More than manners
Tips for business professionals visiting Germany
Graff & Gretchen
Germany is a major trading partner for many countries throughout
the world, not to mention the most important single market in the
European Union. Almost everyone wants to be active in this market,
and for the most part, almost everyone already is. For this reason,
stiff competition exists among many almost identical products and
This fact not only leads to increased pressure to differentiate
product quality and characteristics, but it also increases the importance
of how a business presents itself to the German market. Of course,
a company's products play a large roll in its performance, but,
more subtly, so do its employees.
Most of us know just how important social behavior are when doing
business in our own cultures, and this holds true when working abroad
as well. Whether one is taking part in trade fairs, carrying out
price negotiations with partners or colleagues, talking with end-customers,
or applying for a job abroad, appropriate business conduct helps
create mutual trust and understanding and is, therefore, often the
key to business cooperation and success.
But what behavior are expected in Germany, a country where the
people are known for their guttural language, their obsession with
"Ordnung", their square-jawed seriousness, and other habits
You can help ensure the achievement of business success with the
Germans when you are informed about the cultural differences and
expectations in Germany and the situations in which they are important.
It is then possible to act appropriately when the time comes and
improve your chances of closing that "big deal" or establishing
respectful working relationships thus setting yourself and your
organization ahead of the competition.
The purpose of this book is to help the business professional
or student prepare for an assignment in Germany. We surfed the web,
combed through the literature, and talked to a whole spectrum of
foreign professionals working in Germany. After lots of brainstorming,
we developed a list of practical and useful guidelines for helping
business students and professionals negotiate the social challenges
of a business encounter. Our advice is also designed to help avoid
uncomfortable situations and tactfully handle predictable and unpredictable
situations at all social levels in German business. Correct conduct
with German colleagues and customers, how to master negotiations,
the correct tone to use in e-mails and letters, and table manners
are just some of the topics that can prepare you for a successful
trip to Deutschland.
This book is divided into three sections.
- The first section contains ten basic behavior tips,
- the second section will provide you with a few guidelines on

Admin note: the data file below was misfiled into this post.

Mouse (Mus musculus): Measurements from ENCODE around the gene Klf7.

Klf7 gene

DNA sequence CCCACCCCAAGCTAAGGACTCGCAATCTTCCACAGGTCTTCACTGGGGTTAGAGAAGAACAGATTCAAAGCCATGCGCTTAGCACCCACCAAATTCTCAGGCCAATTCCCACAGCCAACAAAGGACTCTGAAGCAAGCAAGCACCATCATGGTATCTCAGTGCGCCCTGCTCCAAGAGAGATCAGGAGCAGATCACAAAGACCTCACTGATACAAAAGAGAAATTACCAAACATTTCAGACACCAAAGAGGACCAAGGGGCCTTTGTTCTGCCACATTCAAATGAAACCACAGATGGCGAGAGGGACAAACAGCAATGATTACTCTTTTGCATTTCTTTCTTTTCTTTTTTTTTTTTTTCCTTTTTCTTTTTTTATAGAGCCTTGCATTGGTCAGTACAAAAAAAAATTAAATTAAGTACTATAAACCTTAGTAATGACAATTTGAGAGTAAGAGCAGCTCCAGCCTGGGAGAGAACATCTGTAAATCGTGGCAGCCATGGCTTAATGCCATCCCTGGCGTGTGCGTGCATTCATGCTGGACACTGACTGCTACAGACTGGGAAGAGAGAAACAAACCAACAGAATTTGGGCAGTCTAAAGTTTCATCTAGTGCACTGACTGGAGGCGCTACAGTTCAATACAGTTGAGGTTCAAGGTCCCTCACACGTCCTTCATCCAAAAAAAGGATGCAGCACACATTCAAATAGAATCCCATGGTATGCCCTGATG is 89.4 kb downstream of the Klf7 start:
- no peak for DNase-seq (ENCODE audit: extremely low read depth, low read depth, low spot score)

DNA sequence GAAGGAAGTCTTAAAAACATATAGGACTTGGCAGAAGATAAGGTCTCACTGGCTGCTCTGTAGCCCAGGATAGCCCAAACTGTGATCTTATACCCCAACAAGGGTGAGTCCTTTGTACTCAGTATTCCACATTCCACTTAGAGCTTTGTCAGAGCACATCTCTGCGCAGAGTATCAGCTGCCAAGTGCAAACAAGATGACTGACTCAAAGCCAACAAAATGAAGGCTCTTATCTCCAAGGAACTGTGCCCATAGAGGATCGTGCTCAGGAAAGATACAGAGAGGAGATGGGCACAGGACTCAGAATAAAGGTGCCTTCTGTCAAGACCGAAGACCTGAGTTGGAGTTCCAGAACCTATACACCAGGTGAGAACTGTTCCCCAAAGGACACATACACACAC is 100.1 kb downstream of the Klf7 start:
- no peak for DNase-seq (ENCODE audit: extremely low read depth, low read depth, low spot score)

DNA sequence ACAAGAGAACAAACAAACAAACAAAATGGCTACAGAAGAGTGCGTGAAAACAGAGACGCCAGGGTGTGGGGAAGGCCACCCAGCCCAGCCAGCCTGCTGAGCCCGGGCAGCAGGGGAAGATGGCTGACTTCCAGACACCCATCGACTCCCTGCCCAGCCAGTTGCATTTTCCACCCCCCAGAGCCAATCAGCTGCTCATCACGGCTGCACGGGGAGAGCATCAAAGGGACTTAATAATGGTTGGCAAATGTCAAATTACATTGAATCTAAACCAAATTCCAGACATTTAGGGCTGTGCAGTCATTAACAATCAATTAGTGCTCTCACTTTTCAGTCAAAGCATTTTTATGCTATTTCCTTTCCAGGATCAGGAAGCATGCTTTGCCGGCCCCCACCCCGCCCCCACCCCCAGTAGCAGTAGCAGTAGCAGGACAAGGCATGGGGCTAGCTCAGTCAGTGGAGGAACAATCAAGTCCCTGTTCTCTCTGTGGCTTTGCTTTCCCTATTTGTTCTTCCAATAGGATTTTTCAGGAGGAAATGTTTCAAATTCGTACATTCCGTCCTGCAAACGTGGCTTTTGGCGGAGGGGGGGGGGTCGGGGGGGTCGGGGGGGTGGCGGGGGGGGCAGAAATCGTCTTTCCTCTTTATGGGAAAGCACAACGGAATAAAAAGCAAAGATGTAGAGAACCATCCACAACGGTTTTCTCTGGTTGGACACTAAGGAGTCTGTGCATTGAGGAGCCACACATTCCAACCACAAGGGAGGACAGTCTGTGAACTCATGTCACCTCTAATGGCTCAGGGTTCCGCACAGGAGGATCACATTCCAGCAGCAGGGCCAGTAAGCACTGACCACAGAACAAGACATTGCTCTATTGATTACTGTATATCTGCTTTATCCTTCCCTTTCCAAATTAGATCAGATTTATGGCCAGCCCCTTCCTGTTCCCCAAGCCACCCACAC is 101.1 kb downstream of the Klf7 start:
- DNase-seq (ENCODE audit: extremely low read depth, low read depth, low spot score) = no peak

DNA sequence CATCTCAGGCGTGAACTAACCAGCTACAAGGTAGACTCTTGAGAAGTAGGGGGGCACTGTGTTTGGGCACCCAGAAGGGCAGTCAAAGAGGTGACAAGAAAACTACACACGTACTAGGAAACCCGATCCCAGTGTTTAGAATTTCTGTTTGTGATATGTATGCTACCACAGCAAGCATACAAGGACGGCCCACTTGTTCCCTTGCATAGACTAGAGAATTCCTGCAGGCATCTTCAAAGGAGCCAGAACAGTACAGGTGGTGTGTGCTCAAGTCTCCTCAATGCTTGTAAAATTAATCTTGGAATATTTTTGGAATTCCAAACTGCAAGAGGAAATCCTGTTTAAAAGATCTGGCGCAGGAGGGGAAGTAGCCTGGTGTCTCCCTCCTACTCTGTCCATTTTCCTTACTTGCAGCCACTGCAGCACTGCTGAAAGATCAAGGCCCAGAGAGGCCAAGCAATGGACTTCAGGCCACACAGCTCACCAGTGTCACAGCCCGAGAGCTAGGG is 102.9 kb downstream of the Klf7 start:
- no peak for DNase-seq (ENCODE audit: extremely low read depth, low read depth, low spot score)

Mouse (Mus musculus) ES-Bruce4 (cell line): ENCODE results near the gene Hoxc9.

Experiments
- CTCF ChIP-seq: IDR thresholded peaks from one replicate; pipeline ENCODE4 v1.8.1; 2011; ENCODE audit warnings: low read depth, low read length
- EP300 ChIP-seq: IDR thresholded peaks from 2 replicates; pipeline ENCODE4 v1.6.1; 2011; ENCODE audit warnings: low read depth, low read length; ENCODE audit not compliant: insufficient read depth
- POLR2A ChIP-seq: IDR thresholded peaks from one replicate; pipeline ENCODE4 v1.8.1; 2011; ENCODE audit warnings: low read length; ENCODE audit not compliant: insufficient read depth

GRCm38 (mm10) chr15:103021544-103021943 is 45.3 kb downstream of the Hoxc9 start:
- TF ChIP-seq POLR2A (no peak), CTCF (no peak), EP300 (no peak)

applying for a job or an internship in Germany, and
- the last few chapters contain tips on the more baffling aspects
of German business culture such as carrying out negotiations,
networking, and dealing with conflict.
Because these tips can be just as helpful for actual Germans, we
have written the book in both German and English. As a foreigner,
you should take advantage of the dual language aspect of the book,
and refer to the glossary to help you understand key terms. Finally,
remember that cultural differences might seem daunting at first,
but they are also what attract us to foreign cultures and essentially
make doing business in foreign countries challenging, interesting,
At this point, the authors would like to mention that this book
could not have developed into its final form without the cooperation
and intense discussion that took place between both English and
German native speakers, and we would like to thank everyone who
assisted us. We especially thank Nicholas Lusty from England and
Barbara Parsons and Jason Rihel from the USA for their help with
the English version, as well as Gerhard Beck, Kristina Zimmermann
and Frauke Thiele for their help with the German version.
A special thanks goes to Alexandra von Rohr, who, through her ongoing
work with German language and business courses ( www.businessgerman.com),
was able to guide and inspire us throughout the writing process.
We also appreciate the creative work of Günter Mayer (www.comixart.de)
and thank him for his never-ending patience and his talents, which
allowed us to illustrate the book and give it its own personality.
Finally, we thank all of the teachers and students in the German
intensive courses at the TREFFPUNKT
Language Institute. If it hadn't
been for their questions, expectations, ideas, and perceptions of
cultural differences, the motivation for this book would never have
To read current updates on the topics in this book, to find out
about related topics check our website. In the near future there
will also be a discussion forum.
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